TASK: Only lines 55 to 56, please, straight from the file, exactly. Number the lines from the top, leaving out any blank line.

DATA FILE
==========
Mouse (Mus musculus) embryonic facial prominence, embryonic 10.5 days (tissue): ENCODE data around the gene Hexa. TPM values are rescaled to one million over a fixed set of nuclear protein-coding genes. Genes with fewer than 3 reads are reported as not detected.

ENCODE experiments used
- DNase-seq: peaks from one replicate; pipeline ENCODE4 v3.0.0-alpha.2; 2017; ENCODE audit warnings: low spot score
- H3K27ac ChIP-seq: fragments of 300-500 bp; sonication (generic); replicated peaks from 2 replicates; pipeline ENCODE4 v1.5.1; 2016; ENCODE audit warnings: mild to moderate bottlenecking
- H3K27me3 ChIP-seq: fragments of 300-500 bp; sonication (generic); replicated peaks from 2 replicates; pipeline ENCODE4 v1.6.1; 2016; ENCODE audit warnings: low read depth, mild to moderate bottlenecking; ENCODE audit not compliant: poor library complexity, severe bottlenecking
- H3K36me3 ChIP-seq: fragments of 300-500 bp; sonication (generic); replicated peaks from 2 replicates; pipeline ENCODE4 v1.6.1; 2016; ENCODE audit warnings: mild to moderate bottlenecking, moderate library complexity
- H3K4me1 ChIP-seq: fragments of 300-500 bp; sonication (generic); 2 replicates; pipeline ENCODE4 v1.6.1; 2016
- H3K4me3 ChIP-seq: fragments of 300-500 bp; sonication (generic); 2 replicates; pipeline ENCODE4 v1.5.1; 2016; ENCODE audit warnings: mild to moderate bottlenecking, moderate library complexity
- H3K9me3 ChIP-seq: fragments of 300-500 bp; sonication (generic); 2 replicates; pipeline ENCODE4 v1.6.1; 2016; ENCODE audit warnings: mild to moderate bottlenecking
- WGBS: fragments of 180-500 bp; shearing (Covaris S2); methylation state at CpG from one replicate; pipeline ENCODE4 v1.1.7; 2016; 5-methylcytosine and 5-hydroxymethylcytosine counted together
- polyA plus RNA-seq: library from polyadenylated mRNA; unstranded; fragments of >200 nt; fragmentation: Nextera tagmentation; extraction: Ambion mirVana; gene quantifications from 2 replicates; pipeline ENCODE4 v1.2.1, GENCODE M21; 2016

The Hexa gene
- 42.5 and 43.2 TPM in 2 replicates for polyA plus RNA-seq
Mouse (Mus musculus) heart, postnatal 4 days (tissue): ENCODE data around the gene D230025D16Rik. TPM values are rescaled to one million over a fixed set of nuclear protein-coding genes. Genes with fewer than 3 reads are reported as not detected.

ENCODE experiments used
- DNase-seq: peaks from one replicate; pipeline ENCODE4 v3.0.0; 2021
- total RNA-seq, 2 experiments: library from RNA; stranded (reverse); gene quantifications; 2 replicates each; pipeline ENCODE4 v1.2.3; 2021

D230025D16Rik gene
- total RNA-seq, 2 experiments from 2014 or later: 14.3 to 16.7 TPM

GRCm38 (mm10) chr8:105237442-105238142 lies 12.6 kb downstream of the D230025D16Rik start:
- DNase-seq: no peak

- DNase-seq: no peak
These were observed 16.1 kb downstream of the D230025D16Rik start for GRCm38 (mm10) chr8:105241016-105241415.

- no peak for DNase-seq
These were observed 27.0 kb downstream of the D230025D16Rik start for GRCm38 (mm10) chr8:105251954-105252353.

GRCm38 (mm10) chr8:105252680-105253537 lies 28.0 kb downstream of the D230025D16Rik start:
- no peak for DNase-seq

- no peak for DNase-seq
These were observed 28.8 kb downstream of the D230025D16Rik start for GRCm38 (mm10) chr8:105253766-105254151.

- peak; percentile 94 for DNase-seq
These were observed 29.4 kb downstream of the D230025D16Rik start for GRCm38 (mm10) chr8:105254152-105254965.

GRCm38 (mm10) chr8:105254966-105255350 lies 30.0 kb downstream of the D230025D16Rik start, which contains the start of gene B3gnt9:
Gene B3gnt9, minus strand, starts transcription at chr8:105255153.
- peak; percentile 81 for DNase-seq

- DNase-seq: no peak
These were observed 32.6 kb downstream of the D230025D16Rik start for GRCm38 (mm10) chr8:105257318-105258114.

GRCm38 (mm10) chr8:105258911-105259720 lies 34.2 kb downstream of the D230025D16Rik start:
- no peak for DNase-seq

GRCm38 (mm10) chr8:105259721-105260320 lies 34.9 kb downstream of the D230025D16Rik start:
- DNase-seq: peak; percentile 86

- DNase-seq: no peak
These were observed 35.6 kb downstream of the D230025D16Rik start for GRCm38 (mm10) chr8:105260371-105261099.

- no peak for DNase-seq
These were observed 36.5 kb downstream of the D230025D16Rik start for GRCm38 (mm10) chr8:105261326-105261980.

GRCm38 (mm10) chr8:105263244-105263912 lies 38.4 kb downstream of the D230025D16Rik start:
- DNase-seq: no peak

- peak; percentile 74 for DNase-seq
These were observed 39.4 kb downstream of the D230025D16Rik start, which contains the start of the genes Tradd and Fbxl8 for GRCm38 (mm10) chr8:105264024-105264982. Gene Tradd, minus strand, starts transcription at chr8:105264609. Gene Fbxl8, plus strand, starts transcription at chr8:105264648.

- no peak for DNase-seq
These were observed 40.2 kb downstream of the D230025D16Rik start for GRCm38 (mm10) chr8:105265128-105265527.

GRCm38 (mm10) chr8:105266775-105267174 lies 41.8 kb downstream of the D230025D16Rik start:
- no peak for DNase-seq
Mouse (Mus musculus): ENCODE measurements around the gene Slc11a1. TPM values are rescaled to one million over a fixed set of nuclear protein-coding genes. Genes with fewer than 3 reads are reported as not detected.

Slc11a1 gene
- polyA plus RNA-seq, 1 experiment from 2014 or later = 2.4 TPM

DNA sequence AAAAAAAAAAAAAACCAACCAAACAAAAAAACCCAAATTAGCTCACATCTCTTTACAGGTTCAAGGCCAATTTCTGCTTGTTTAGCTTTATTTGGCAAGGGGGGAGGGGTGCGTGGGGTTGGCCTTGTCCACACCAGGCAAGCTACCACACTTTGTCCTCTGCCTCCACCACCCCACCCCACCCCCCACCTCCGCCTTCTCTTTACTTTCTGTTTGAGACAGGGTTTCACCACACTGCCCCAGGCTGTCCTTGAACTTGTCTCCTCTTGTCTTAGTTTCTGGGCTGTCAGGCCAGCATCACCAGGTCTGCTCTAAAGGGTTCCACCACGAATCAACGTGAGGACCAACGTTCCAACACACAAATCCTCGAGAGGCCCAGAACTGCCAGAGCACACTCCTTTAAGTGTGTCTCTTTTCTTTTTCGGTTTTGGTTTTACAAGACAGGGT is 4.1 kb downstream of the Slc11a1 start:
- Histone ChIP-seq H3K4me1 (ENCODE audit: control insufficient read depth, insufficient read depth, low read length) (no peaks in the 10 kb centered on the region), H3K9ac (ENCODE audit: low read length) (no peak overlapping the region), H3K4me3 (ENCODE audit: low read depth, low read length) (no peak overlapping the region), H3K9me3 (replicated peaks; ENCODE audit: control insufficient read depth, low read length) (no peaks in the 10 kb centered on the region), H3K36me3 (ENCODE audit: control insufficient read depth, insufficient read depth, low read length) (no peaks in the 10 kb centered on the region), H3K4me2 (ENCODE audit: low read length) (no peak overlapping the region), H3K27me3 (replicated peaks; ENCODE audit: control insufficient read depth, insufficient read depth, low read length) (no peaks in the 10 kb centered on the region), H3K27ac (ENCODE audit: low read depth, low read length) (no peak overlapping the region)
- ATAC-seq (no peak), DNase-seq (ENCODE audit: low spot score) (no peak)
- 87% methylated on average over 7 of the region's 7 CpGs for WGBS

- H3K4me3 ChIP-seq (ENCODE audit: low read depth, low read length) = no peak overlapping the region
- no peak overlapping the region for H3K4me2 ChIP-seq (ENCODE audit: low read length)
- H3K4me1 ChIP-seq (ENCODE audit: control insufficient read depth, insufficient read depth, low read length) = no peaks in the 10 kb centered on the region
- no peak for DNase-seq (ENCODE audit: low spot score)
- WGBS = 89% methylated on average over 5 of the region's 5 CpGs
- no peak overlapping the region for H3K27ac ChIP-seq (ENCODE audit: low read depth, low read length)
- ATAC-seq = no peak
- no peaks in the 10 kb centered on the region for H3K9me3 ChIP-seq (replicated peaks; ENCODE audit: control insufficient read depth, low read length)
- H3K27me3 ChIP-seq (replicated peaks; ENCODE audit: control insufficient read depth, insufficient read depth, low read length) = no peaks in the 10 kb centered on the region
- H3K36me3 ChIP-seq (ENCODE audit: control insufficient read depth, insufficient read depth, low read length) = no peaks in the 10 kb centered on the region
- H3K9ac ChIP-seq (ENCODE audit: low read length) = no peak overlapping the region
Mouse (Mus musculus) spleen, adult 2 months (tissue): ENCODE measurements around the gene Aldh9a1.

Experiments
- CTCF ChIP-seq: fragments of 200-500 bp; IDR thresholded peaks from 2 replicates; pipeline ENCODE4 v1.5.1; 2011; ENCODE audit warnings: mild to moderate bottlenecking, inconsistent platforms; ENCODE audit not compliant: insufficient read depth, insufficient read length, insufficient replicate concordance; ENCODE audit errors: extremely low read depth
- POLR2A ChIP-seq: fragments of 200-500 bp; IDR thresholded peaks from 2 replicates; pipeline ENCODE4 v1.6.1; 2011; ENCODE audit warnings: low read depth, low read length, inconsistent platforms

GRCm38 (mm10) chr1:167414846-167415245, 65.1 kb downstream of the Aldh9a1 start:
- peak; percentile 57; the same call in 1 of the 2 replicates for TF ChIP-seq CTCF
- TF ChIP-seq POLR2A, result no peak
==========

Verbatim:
- polyA plus RNA-seq, 1 experiment from 2014 or later = 2.4 TPM

DNA sequence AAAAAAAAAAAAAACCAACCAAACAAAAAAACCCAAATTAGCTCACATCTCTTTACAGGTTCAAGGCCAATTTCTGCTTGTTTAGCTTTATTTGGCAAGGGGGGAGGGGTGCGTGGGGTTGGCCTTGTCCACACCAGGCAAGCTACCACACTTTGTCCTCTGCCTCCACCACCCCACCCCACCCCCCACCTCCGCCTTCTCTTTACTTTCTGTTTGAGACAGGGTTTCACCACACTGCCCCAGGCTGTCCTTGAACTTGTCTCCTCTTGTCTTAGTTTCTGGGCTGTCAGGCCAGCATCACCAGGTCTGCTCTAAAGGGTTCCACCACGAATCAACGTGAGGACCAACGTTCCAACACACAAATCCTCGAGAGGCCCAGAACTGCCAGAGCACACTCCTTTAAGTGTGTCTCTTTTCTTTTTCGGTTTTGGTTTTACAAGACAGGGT is 4.1 kb downstream of the Slc11a1 start: